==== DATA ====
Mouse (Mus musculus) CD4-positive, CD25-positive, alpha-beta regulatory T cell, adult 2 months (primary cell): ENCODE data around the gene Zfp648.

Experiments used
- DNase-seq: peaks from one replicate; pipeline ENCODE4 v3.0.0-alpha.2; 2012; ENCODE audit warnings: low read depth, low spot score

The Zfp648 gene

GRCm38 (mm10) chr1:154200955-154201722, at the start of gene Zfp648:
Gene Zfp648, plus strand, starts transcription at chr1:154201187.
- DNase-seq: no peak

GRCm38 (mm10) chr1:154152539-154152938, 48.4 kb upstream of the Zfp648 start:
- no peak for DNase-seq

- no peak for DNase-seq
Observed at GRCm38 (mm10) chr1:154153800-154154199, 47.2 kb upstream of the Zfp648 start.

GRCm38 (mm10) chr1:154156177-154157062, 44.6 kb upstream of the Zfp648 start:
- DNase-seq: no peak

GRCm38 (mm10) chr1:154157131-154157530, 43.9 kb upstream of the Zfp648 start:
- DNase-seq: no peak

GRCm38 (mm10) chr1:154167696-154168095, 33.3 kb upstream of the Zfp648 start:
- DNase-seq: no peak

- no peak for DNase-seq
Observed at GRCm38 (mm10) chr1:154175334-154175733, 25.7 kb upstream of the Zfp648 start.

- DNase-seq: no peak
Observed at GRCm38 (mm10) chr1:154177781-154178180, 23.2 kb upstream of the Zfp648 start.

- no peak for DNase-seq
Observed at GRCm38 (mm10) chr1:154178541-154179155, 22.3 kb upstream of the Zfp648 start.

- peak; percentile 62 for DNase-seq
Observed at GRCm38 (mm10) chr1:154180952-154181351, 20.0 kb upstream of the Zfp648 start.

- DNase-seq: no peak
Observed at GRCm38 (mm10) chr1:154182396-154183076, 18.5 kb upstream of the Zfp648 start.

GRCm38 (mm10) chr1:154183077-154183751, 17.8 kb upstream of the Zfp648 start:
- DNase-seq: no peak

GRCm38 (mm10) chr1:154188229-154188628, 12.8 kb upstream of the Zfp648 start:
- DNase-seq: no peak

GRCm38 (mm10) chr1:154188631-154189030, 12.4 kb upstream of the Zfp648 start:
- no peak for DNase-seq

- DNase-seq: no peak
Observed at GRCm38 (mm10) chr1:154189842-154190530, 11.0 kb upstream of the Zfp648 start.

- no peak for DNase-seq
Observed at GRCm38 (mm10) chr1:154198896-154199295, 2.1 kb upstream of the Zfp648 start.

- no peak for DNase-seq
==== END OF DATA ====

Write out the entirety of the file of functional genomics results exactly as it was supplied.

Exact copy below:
Mouse (Mus musculus) CD4-positive, CD25-positive, alpha-beta regulatory T cell, adult 2 months (primary cell): ENCODE data around the gene Zfp648.

Experiments used
- DNase-seq: peaks from one replicate; pipeline ENCODE4 v3.0.0-alpha.2; 2012; ENCODE audit warnings: low read depth, low spot score

The Zfp648 gene

GRCm38 (mm10) chr1:154200955-154201722, at the start of gene Zfp648:
Gene Zfp648, plus strand, starts transcription at chr1:154201187.
- DNase-seq: no peak

GRCm38 (mm10) chr1:154152539-154152938, 48.4 kb upstream of the Zfp648 start:
- no peak for DNase-seq

- no peak for DNase-seq
Observed at GRCm38 (mm10) chr1:154153800-154154199, 47.2 kb upstream of the Zfp648 start.

GRCm38 (mm10) chr1:154156177-154157062, 44.6 kb upstream of the Zfp648 start:
- DNase-seq: no peak

GRCm38 (mm10) chr1:154157131-154157530, 43.9 kb upstream of the Zfp648 start:
- DNase-seq: no peak

GRCm38 (mm10) chr1:154167696-154168095, 33.3 kb upstream of the Zfp648 start:
- DNase-seq: no peak

- no peak for DNase-seq
Observed at GRCm38 (mm10) chr1:154175334-154175733, 25.7 kb upstream of the Zfp648 start.

- DNase-seq: no peak
Observed at GRCm38 (mm10) chr1:154177781-154178180, 23.2 kb upstream of the Zfp648 start.

- no peak for DNase-seq
Observed at GRCm38 (mm10) chr1:154178541-154179155, 22.3 kb upstream of the Zfp648 start.

- peak; percentile 62 for DNase-seq
Observed at GRCm38 (mm10) chr1:154180952-154181351, 20.0 kb upstream of the Zfp648 start.

- DNase-seq: no peak
Observed at GRCm38 (mm10) chr1:154182396-154183076, 18.5 kb upstream of the Zfp648 start.

GRCm38 (mm10) chr1:154183077-154183751, 17.8 kb upstream of the Zfp648 start:
- DNase-seq: no peak

GRCm38 (mm10) chr1:154188229-154188628, 12.8 kb upstream of the Zfp648 start:
- DNase-seq: no peak

GRCm38 (mm10) chr1:154188631-154189030, 12.4 kb upstream of the Zfp648 start:
- no peak for DNase-seq

- DNase-seq: no peak
Observed at GRCm38 (mm10) chr1:154189842-154190530, 11.0 kb upstream of the Zfp648 start.

- no peak for DNase-seq
Observed at GRCm38 (mm10) chr1:154198896-154199295, 2.1 kb upstream of the Zfp648 start.

- no peak for DNase-seq